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The Journal of Multimodal Rhetorics

ISSN: 2472-7318

The Writer Heals and Blooms in the Midst of a Storm

Raquel L. DeLeon

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Keywords: infant loss; medical trauma; Latinx; depression; PTSD

Categories: Navigating Loss and Grief; Place-Making and Space-Taking on Social Media; Disability, Illness, and Survival (When the World Doesn’t Want You To); BIPOC Perspectives on Labor and Love during COVID; Somewhere in Between: Grad Student Perspectives

Content warning: infant loss, depression, PTSD

Leah Lakshmi Piepzna-Sanarasinha’s Care Work: Dreaming Disability Justice presents a series of stories that are focused on achieving social justice and destroying ableism She explores the “realities of disability justice” and is focused on bringing the community together to build powerful and resilient communities, where nobody is left behind. This spoke to me because during the COVID-19 pandemic, I continued to experience hardship that negatively fueled my existing history of trauma, in turn, affecting me emotional and mental health, as well as my ability to write and be a “typical” student in my doctoral program.

During the COVID-19 pandemic, on February 17, 2020, I gave birth to a sweet baby boy, Dominic Gabriel DeLeon with congenital heart defects. His condition didn’t come as a surprise, given that we discovered his diagnosis at 16-weeks’ gestation. My husband, dog and I all relocated from Kalispell, Montana to Aurora Colorado to deliver our son and receive the medical treatments he needed, including a series of open-heart surgeries. While in Colorado, a month after our son was born and had his first open heart surgery, I received my acceptance letter to the Rhetoric and Technical Communication PhD program at Texas Tech University. As an online program I thought to myself “this is perfect! I can stay at home, take care of my medically complex son, and not have to constantly leave him to go to classes.”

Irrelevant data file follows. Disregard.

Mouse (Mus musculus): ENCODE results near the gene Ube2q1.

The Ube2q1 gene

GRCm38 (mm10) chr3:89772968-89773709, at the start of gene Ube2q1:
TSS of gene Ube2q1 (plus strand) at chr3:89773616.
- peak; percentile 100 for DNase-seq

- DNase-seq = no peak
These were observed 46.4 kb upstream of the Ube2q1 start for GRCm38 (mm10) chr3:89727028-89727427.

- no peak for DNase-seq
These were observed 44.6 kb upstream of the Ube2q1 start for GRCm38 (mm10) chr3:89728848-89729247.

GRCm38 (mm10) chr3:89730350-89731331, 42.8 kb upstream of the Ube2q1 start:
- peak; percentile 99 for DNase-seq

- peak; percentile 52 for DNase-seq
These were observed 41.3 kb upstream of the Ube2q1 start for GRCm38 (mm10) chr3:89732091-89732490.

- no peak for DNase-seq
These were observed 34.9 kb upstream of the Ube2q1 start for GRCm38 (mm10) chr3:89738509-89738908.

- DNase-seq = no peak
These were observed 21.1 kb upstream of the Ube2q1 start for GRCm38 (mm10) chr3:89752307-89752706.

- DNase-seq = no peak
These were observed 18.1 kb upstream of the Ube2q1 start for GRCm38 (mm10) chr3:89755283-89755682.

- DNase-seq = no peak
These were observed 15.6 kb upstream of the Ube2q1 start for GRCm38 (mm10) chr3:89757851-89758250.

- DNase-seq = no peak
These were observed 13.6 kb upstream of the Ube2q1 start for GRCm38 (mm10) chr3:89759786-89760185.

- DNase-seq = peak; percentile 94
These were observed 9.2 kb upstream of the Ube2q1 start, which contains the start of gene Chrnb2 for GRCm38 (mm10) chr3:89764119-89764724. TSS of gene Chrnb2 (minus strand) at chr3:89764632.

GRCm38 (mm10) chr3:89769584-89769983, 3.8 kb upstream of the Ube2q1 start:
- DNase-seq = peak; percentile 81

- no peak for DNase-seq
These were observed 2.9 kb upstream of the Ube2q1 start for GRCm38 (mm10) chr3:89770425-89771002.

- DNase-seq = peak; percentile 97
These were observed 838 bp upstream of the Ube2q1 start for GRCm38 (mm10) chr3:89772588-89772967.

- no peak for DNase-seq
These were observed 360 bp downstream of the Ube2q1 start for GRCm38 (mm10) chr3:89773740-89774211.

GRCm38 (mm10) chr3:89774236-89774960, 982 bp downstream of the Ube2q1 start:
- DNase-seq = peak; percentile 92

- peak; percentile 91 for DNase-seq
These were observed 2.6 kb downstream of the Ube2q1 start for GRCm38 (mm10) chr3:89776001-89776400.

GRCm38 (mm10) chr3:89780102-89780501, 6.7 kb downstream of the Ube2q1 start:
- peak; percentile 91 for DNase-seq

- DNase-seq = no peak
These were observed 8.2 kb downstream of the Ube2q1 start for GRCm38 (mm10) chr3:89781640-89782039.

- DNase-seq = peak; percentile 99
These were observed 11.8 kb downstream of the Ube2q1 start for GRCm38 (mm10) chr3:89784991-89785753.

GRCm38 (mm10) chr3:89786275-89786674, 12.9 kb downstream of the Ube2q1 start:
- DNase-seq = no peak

Dominic’s diagnosis was very complex. He had Heterotaxy Syndrome with several congenital heart defects. Heterotaxy syndrome is a condition in which the internal organs are abnormally arranged in the chest and abdomen. The term "heterotaxy" is from the Greek words "heteros,"

meaning "other than," and "taxis," meaning "arrangement." We didn’t know the full extent of his CHDs (Congenital Heart Defect) until he was born. Dominic had: Dextrocardia (rare heart condition in which your heart points toward the right side of your chest instead of the left side); asplenia (absence of spleen); microgastria (underdeveloped/small stomach—2X too small for Dom); unbalanced AVSD (holes between the chambers of the right and left sides of the heart, and the valves that control the flow of blood between these chambers may not be formed correctly); TAPVR (rare congenital malformation in which all four pulmonary veins do not connect normally to the left atrium. Instead, the four pulmonary veins drain abnormally to the right atrium (right upper chamber) by way of an abnormal [anomalous] connection); and a midline liver. We knew very early on that he would be lucky to see 5 years of age.